Electrocardiographic left ventricular hypertrophy and mortality in an oldest-old hypertensive Chinese population
Authors Chen R, Bai K, Lu F, Zhao Y, Pan Y, Wang F, Zhang L
Received 2 June 2019
Accepted for publication 29 August 2019
Published 17 September 2019 Volume 2019:14 Pages 1657—1662
Checked for plagiarism Yes
Review by Single anonymous peer review
Peer reviewer comments 2
Editor who approved publication: Prof. Dr. Zhi-Ying Wu
Rui Chen,1,* Kunhao Bai,2,* Fanghong Lu,3 Yingxin Zhao,3 Yujing Pan,4 Fang Wang,1 Luxia Zhang1,5,6
1Renal Division, Department of Medicine, Peking University First Hospital, Beijing, People’s Republic of China; 2Department of Endoscopy, Sun Yat-sen University Cancer Center, State Key Laboratory of Oncology in South China, Collaborative Innovation Center for Cancer Medicine, Guangzhou, Guangdong, People’s Republic of China; 3Cardio-Cerebrovascular Control and Research Center, Institute of Basic Medicine, Shandong Academy of Medical Sciences, Jinan, Shandong, People’s Republic of China; 4Renal Division, Department of Medicine, Peking University International Hospital, Beijing, People’s Republic of China; 5National Institute of Health Data Science at Peking University, Beijing, People’s Republic of China; 6Center for Data Science in Health and Medicine, Peking University, Beijing, People’s Republic of China
*These authors contributed equally to this work
Correspondence: Luxia Zhang
Peking University, 8 Xishiku Street, Xicheng District, Beijing 100034, People’s Republic of China
Tel +86 10 8357 2388
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Purpose: Previous studies have identified that electrocardiographic pattern of left ventricular hypertrophy (ECG LVH) is associated with mortality, but studies of its correlation in the oldest-old hypertensive population is extremely limited. We investigated the correlation between ECG LVH and mortality in a hypertensive Chinese population aged 80 years and older.
Patients and methods: In this study, we included 284 Chinese participants older than 80 years. All included participants with hypertension (sitting systolic blood pressure [BP] 160 to 200 mmHg; sitting diastolic BP <110 mmHg) were ascertained at the baseline. ECG LVH was defined as a Sokolow-Lyon voltage calculated as the amplitude of SV1+ (max RV5 or RV6) greater than 3.5 mV. We categorized participants into two groups by the status of baseline ECG LVH. We used Cox regression models to calculate hazard ratio (HRs) for mortality due to ECG LVH, including cardiovascular mortality and all-cause mortality.
Results: In this study, with a 28-month median follow-up, a total of 35 (12.3%) patients died; 21 of those died due to cardiovascular causes. Compared with participants without ECG LVH, there was an increased risk of cardiovascular mortality in participants with ECG LVH (adjusted HR 4.25 [95% confidence interval [CI], 1.50–12.06]) but ECG LVH did not predict all-cause mortality (adjusted HR 2.31 [95% CI, 0.93–5.72]).
Conclusion: Our study shows that ECG LVH predicts the risk of cardiovascular mortality in an oldest-old hypertensive Chinese population.
Keywords: left ventricular hypertrophy, mortality, oldest-old, hypertension, China
The aging population is rapidly growing worldwide, but there is little evidence that an extended period of good health accompanies the continuing increases in life expectancy.1 The number of elderly individuals in China is projected to grow from 212 million in 2013 to 480 million by 2042, while the oldest-old population aged 80 years and older will reach more than 50 million.2,3The burden of cardiovascular disease (CVD), as the most common cause of death in the oldest-old Chinese population,4 is substantial. Thus, further study of CVD in the oldest-old Chinese population is needed.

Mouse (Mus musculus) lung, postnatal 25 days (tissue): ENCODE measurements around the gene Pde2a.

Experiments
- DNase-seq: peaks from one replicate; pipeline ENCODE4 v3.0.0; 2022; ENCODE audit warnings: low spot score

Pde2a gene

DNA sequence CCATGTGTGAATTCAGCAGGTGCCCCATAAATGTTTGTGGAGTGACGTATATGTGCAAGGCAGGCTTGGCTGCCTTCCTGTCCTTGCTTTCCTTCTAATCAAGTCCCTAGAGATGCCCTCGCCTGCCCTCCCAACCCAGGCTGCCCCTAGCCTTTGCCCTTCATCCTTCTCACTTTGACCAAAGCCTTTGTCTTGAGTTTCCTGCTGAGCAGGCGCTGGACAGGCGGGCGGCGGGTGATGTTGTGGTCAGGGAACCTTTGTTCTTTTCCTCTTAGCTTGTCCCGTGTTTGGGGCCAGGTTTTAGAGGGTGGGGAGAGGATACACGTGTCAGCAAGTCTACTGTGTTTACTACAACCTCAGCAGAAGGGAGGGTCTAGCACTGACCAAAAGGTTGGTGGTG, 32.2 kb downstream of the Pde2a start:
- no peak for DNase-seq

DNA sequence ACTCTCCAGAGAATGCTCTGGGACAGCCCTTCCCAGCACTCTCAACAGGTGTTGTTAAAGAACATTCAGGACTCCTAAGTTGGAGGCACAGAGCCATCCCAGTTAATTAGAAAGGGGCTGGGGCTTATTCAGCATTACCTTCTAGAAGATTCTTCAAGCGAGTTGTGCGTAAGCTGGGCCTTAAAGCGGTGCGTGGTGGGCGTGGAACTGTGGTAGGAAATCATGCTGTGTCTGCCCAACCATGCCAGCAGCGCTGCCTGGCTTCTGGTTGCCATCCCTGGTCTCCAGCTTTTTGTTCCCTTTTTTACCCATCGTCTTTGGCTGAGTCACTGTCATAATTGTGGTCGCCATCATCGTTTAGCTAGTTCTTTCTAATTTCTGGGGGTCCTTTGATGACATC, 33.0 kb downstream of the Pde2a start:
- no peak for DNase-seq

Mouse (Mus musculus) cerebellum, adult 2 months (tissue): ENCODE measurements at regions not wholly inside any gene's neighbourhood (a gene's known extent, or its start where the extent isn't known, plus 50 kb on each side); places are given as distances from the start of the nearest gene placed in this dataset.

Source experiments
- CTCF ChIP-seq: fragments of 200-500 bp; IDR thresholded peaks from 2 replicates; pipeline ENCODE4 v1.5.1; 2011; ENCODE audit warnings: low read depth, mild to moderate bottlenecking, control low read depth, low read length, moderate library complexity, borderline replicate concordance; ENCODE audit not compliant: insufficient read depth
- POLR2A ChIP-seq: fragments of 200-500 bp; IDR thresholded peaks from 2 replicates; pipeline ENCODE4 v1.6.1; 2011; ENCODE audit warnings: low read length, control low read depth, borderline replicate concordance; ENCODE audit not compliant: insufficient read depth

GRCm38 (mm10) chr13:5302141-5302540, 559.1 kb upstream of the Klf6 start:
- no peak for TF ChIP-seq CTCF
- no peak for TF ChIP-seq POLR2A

Accumulating evidence has suggested that electrocardiographic pattern of left ventricular hypertrophy (ECG LVH), which is the most common pathological manifestation of overload in hypertension, strongly predicts the 1.5- to 3-fold increased risk of mortality in individuals with CVD when it is defined by electrocardiogram (ECG).5–9 Nevertheless, studies of mortality in the oldest-old is extremely limited.10 The lack of information on mortality may result in an underestimation of the true impact of ECG LVH in the oldest-old population. Therefore, we prospectively investigated the association between ECG LVH and the risk of mortality in 284 oldest-old hypertensive Chinese participants.
Materials and methods
In 2004, 284 hypertensive participants aged 80 years and older (confirmed by national documentation; no upper age limit) from Shandong province of the People’s Republic of China were recruited to participate in a double-blind placebo-controlled trail designed to establish the benefits and risks of antihypertensive treatment.11,12 Hypertension was defined as sitting systolic blood pressure (BP) 160–200 mmHg and sitting diastolic BP <110 mmHg. Participants who had accelerated hypertension, secondary hypertension, serum creatinine levels ≥150 μmol/L or clinical diagnosis of dementia at the baseline were excluded. All participants (n=284) signed a written informed consent as required when enrolled into this study. Full details have been previously described elsewhere.13 Before randomization, all participants underwent a 2-month placebo run-in phase to establish that participants have sustained elevated levels of BP. During the run-in period any active antihypertensive treatment was stopped and 1 placebo tablet was given matching the initial active treatment. Participant randomization was initiated at the coordinating office at the Beijing Hypertension League Institute on receipt of the completed entry form. After randomization, all participants were assigned to receive either matching placebo or the antihypertensive treatment. Participants were followed for up to 3 years after enrollment. This study was approved by the Ethics Committee of the Beijing Hypertension League Institute.